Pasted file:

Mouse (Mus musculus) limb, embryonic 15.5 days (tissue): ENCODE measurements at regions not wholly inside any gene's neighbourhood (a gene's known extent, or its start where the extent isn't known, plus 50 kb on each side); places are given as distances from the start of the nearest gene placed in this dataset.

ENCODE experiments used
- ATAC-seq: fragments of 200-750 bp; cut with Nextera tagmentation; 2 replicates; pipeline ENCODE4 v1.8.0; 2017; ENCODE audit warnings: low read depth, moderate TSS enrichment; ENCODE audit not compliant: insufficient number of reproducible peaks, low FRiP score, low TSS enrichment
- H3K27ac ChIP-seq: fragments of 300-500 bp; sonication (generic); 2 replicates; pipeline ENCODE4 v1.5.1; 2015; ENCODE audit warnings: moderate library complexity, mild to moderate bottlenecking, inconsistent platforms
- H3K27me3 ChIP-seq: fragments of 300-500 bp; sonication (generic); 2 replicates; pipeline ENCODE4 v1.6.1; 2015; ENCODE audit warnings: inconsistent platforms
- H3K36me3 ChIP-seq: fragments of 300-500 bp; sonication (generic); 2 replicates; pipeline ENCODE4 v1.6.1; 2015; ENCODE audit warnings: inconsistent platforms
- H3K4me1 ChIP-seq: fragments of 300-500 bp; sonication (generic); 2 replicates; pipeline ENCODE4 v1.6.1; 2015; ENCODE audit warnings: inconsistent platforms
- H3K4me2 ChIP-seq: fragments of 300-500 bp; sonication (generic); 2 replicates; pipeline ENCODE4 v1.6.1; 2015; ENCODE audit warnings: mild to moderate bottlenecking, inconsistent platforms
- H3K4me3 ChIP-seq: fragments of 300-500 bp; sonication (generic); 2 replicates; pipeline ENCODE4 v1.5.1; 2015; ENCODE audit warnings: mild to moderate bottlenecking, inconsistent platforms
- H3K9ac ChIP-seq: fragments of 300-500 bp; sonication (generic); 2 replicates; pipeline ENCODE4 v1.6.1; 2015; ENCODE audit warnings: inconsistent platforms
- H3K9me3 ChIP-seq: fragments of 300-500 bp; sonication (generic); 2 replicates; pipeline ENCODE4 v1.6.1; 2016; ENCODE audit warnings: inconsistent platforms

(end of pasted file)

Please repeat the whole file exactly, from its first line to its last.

Mouse (Mus musculus) limb, embryonic 15.5 days (tissue): ENCODE measurements at regions not wholly inside any gene's neighbourhood (a gene's known extent, or its start where the extent isn't known, plus 50 kb on each side); places are given as distances from the start of the nearest gene placed in this dataset.

ENCODE experiments used
- ATAC-seq: fragments of 200-750 bp; cut with Nextera tagmentation; 2 replicates; pipeline ENCODE4 v1.8.0; 2017; ENCODE audit warnings: low read depth, moderate TSS enrichment; ENCODE audit not compliant: insufficient number of reproducible peaks, low FRiP score, low TSS enrichment
- H3K27ac ChIP-seq: fragments of 300-500 bp; sonication (generic); 2 replicates; pipeline ENCODE4 v1.5.1; 2015; ENCODE audit warnings: moderate library complexity, mild to moderate bottlenecking, inconsistent platforms
- H3K27me3 ChIP-seq: fragments of 300-500 bp; sonication (generic); 2 replicates; pipeline ENCODE4 v1.6.1; 2015; ENCODE audit warnings: inconsistent platforms
- H3K36me3 ChIP-seq: fragments of 300-500 bp; sonication (generic); 2 replicates; pipeline ENCODE4 v1.6.1; 2015; ENCODE audit warnings: inconsistent platforms
- H3K4me1 ChIP-seq: fragments of 300-500 bp; sonication (generic); 2 replicates; pipeline ENCODE4 v1.6.1; 2015; ENCODE audit warnings: inconsistent platforms
- H3K4me2 ChIP-seq: fragments of 300-500 bp; sonication (generic); 2 replicates; pipeline ENCODE4 v1.6.1; 2015; ENCODE audit warnings: mild to moderate bottlenecking, inconsistent platforms
- H3K4me3 ChIP-seq: fragments of 300-500 bp; sonication (generic); 2 replicates; pipeline ENCODE4 v1.5.1; 2015; ENCODE audit warnings: mild to moderate bottlenecking, inconsistent platforms
- H3K9ac ChIP-seq: fragments of 300-500 bp; sonication (generic); 2 replicates; pipeline ENCODE4 v1.6.1; 2015; ENCODE audit warnings: inconsistent platforms
- H3K9me3 ChIP-seq: fragments of 300-500 bp; sonication (generic); 2 replicates; pipeline ENCODE4 v1.6.1; 2016; ENCODE audit warnings: inconsistent platforms